What goes up…

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onfused by news coverage around the collapse of oil prices?  You’re not alone. Oil markets are complicated, even at the best of times.  Here, Energy Exchange takes on three basic questions to cut through the noise.

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Why have crude oil prices fallen so low and what was behind their rapid decline?

The collapse of crude oil prices last fall was nothing short of spectacular, tumbling 50 per cent between midsummer and the end of the year. But should it have come as a surprise? Maybe not. While the scale of the retreat was startling, oil basics suggest prices were due for a correction. The reason? According to Kevin Birn, a director at IHS Energy in Calgary, oil production simply outstripped demand. “It’s fundamentals,” Birn says. “There’s just too much oil on the market.”

Several factors have shaped the current scenario. The “shale revolution,” for example, has seen U.S. shale oil production quadruple in the past three years to about four million barrels a day, according to Bank of Canada statistics. Meanwhile, fears of political unrest in some oil producing countries have abated, with anticipated disruptions in production failing to materialize.

Such factors — and many others, such as a robust U.S. dollar, which has depressed the buying power of other currencies — have played out against a backdrop of sluggish global economic growth, weakening oil demand worldwide. Indeed, oil prices were already in decline in November when OPEC, a 12-country alliance that accounts for almost one-third of global oil production, sent them into a tailspin, announcing it would maintain production levels. With that one decision, OPEC changed gears on its longstanding practice of adjusting output to stabilize prices, a move that has been interpreted as an effort to maintain market share in challenging times.[/vc_column_text][/vc_column][/vc_row][vc_row][vc_column width=”1/1″][mk_blockquote style=”line-style” font_family=”none” text_size=”22″ align=”left”]Several factors have shaped the current scenario. The ‘shale revolution,’ for example, has seen U.S. production quadruple in the past three years to about four million barrels a day, according to Bank of Canada statistics. Meanwhile, fears of political unrest in some oil producing countries have abated.[/mk_blockquote][mk_padding_divider size=”40″][/vc_column][/vc_row][vc_row][vc_column width=”1/4″][vc_column_text disable_pattern=”true” align=”left” margin_bottom=”0″]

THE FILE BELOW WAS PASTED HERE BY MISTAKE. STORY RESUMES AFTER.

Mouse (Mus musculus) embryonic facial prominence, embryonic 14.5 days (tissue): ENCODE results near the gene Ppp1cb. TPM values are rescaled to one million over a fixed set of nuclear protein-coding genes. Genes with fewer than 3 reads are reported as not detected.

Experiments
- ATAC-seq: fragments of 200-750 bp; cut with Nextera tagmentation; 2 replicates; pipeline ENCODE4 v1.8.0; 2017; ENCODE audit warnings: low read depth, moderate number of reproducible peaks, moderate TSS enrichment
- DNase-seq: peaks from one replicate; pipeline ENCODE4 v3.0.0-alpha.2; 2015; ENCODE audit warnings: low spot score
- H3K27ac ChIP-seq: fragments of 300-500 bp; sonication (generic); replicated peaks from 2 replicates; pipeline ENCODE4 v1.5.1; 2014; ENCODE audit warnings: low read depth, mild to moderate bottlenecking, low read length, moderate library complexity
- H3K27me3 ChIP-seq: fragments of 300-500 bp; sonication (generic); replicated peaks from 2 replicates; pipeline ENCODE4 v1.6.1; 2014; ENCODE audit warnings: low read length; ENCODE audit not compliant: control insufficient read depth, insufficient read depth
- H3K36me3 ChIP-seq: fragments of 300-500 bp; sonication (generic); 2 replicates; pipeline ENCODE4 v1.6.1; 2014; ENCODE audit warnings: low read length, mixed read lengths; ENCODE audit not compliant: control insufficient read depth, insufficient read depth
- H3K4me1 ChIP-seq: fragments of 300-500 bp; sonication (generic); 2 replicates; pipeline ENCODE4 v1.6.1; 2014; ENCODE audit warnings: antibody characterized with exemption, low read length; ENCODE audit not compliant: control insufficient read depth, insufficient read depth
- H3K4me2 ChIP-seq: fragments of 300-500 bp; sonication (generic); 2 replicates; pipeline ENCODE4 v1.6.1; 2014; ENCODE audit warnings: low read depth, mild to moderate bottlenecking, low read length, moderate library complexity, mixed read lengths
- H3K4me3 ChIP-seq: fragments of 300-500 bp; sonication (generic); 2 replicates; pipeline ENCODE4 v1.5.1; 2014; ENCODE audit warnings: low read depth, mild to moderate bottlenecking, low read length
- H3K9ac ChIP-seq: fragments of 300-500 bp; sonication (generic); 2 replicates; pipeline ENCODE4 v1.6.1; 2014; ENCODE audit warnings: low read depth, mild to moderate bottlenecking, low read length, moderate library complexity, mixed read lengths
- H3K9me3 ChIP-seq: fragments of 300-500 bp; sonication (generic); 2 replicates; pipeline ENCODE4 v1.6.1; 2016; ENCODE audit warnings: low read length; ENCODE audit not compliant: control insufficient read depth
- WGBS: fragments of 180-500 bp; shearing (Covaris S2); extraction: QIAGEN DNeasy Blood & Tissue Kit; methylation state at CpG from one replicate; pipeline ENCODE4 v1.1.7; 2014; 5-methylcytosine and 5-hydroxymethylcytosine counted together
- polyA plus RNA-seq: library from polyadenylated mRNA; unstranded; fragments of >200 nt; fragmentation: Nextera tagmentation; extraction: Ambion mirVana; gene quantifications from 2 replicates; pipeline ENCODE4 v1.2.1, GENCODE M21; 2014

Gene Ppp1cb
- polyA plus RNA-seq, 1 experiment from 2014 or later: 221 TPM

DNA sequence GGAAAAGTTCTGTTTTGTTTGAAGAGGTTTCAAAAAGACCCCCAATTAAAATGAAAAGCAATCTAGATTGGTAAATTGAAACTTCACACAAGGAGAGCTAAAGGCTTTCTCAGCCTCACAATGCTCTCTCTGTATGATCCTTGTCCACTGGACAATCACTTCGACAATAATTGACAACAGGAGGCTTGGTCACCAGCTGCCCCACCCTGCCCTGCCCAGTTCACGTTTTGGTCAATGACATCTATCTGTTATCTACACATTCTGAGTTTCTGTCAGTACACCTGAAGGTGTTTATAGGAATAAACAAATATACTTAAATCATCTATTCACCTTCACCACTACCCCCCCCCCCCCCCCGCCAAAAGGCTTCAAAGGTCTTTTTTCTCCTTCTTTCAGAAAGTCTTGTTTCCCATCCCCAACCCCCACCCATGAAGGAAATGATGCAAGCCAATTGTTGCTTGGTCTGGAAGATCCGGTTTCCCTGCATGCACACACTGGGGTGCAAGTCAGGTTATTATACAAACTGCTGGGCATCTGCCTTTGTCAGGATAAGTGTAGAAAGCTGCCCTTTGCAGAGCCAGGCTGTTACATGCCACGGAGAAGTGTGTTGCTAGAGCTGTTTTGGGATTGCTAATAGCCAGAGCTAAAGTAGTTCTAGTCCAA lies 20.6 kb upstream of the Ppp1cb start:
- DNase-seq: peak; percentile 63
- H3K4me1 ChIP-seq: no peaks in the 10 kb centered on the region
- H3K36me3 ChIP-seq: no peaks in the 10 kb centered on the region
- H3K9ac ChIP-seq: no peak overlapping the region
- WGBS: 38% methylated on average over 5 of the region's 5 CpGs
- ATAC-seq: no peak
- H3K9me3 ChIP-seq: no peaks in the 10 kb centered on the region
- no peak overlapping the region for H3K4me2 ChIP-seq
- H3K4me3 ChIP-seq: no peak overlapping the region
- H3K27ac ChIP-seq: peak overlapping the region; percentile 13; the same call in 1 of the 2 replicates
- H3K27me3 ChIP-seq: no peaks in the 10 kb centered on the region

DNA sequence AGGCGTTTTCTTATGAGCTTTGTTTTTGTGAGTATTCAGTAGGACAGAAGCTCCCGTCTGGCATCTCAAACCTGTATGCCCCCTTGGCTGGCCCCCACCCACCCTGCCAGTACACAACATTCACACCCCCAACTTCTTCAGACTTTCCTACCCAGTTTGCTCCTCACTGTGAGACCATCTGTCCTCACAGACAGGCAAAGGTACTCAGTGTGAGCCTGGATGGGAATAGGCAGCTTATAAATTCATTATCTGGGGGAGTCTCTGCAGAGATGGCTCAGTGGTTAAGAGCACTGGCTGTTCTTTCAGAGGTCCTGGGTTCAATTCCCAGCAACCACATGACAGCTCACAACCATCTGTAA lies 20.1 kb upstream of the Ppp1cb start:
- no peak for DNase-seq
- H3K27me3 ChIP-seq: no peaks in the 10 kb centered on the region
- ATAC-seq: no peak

Why does no one know when oil prices will recover?

Oil prices are like the weather: there are so many moving parts, it’s hard to reliably predict what will happen. “Any kind of forecast is based on our best available knowledge,” Birn says. “Bumps along the road are hard to predict.” Moreover, oil trades globally, so issues in one region move quickly throughout the entire system.

But even though no one knows when recovery will come, there is one point of consensus: while oil prices may stabilize in the near term, they won’t climb anytime soon to levels we saw only a year ago.[/vc_column_text][/vc_column][vc_column width=”3/4″][mk_image src=”http://www.energy-exchange.net/wp-content/uploads/2015/05/Outlet-Primer_EESummer152crop2.jpg” image_width=”460″ image_height=”651″ crop=”false” lightbox=”true” frame_style=”simple” target=”_self” caption_location=”inside-image” align=”right” margin_bottom=”10″][mk_padding_divider size=”40″][/vc_column][/vc_row][vc_row][vc_column width=”1/1″][vc_column_text disable_pattern=”true” align=”left” margin_bottom=”0″]

How are oil prices determined, anyway?

Crude oil pricing is subject to many forces. But the main factor is supply and demand. Prices go up when supply drops and fall when supply is plentiful.

That fundamental relationship, however, is not as simple as it sounds. One key issue is that oil trades on futures markets, where buyers and sellers enter into contracts to deliver fixed volumes on specific dates at agreed prices. The driving force in those contracts is whether traders think prices will rise, fall or remain stable. Thus, speculation enters the pricing process.

For example, consider this question: Why didn’t oil prices fall sooner? The conditions certainly existed. According to the International Energy Agency, oil supply started exceeding demand in the later months of 2013. Yet oil prices continued to trade in a relatively stable band between $90 and $110 that they had been enjoying for an extended period. Part of that stability came from a belief that while political unrest in countries such as Libya and Iran threatened to disrupt supplies, growing domestic production in the U.S. would offset challenges. By the late summer of 2014, however, it became evident the political risks were not as big as anticipated.

The market view of supply and demand changed, and prices began to erode.[/vc_column_text][/vc_column][/vc_row][vc_row][vc_column width=”1/1″][mk_padding_divider size=”40″][mk_button dimension=”three” size=”large” outline_skin=”dark” outline_active_color=”#fff” outline_hover_color=”#333333″ bg_color=”#13bdd2″ text_color=”light” url=”/resources/energy-exchange-magazine/issue-4/” target=”_self” align=”left” fullwidth=”true” margin_top=”0″ margin_bottom=”15″ animation=”scale-up”]Read more stories from the Summer 2015 issue of Energy Exchange magazine[/mk_button][/vc_column][/vc_row]